OpenStreetMap user statistics.pngCompare that with Richard Weait’s project where you can visualize the contributions, types of editors, activity, and more. While the data are arguably merely interesting it at least provides a measure of my engagement that I can be use for my own information and remind me to help out more, or provide others insight into my experience and where I might be able to offer help to others or receive help to become a better mapper.

Goals and Inventory

OpenStreetMap | test-2.png

As a group we derived an overall goals of what the issues are and what might be possible. We posted our “UI Inventory” on the OSM Wiki to share some of our thought process.

A primary goal of the weekend was to really just get my hands into the code, understand the structure and get experience through implementing some new features. The platform is built in Ruby on Rails, so it’s fortunately very familiar to other projects I help develop.

Within two days we made a good first pass development of a new page that cleans up some of the general display, highlighting some of the user’s statistics. More prominently we brought out a “Stream of activities” the member has done such as written an diary (blog) entry, contributed a map edit, or friended someone. These are still a bit preliminary but laid the ground work for bringing forth more activities in order to convey to visitors about the user’s contributions and also for the user themselves to see and reflect on their efforts.

We’re early in this process, primarily sketching out ideas and improving some simple features and issues with the pages. If you would like to share your input, leave a comment or join the design@openstreetmap.org mailing list.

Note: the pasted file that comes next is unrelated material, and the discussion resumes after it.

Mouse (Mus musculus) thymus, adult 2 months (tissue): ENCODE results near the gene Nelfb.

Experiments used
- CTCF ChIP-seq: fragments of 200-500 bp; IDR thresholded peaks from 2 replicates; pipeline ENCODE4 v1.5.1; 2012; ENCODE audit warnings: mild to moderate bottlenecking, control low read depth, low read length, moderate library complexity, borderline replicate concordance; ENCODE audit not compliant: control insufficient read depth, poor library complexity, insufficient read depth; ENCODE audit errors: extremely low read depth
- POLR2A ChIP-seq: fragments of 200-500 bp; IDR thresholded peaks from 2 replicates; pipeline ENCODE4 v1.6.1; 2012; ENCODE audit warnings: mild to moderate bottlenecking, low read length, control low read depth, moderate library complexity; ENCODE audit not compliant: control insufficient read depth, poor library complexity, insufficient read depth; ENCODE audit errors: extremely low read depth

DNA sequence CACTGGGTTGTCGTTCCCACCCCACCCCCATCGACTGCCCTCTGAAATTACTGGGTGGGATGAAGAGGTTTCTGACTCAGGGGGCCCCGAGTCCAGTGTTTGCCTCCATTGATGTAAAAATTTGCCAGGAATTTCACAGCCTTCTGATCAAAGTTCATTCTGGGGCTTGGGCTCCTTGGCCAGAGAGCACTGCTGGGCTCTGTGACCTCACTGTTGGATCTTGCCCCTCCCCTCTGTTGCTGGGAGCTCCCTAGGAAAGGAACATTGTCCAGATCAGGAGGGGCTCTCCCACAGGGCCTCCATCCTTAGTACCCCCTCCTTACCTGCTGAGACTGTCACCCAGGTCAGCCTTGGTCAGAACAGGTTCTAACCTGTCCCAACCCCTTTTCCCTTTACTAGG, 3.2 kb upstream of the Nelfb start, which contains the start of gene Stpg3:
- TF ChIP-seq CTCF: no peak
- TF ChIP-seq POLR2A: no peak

Recent excellent map interface examples

Published in Design, Maps, Technology, Web


Various mashups and the ilk have been fast-and-furious in the past year. I’ve played around with my own map-application interfaces, while also appreciating many of the various schemes for UI that have popped up. The following is a short coverage of some of the nice interfaces I’ve come across.

Windows Local Live InterfaceWindows Live Local is the newly rebranded Virtual Earth (think Keyhole->GoogleMaps). It has some nice overlays, the ability to add pushpins with annotations, tours, and ooh, right-click support.

Wayfaring interfaceWayfaring is a Ruby/Rails web application utilizing GoogleMaps. It’s got a very nice layout with map, set of links along the right-hand side, comments below, and the ability to handle tracks.

Hunting Legacy Online InterfaceHunting Legacy Online, despite its unlikeable (to me) subject matter, looks like a really nice interface for creating map annotations, layers, etc. The purpose is to tell a history of your hunting trips. However, the same premise could be used for geneology, family trips, photographic shoots, etc.

Maps for MapserverMaps for Mapserver is a very slick interface for mapserver, which is typically static. It doesn’t have many bells and whistles, but is a great demonstration that you don’t need to be locked into one of the “Big Three” (of online maps) in order to have a nice mapping interface. They use MapTools to perform the GIS magic.

Waymarking interfaceWaymarking is using static Tiger maps currently, but i’m a fan of their sidebars and isometric icon graphics.


Beauty of simple design

Published in Design


Moma World ClockI find this MoMA World Clock simply brilliant in design and effectiveness. Perhaps it’s my many years of engineering education (heh – it’s more like my many more years of video game playing), but looking at this one clock I can easily read the time in other cities by quickly performing the rotation to align the “12-o’clock” appropriately.

While their Barrel Clock is neat too, the names of the side of the barrel make the single look, lots of info paradigm not work.

(via RedFerret Journal)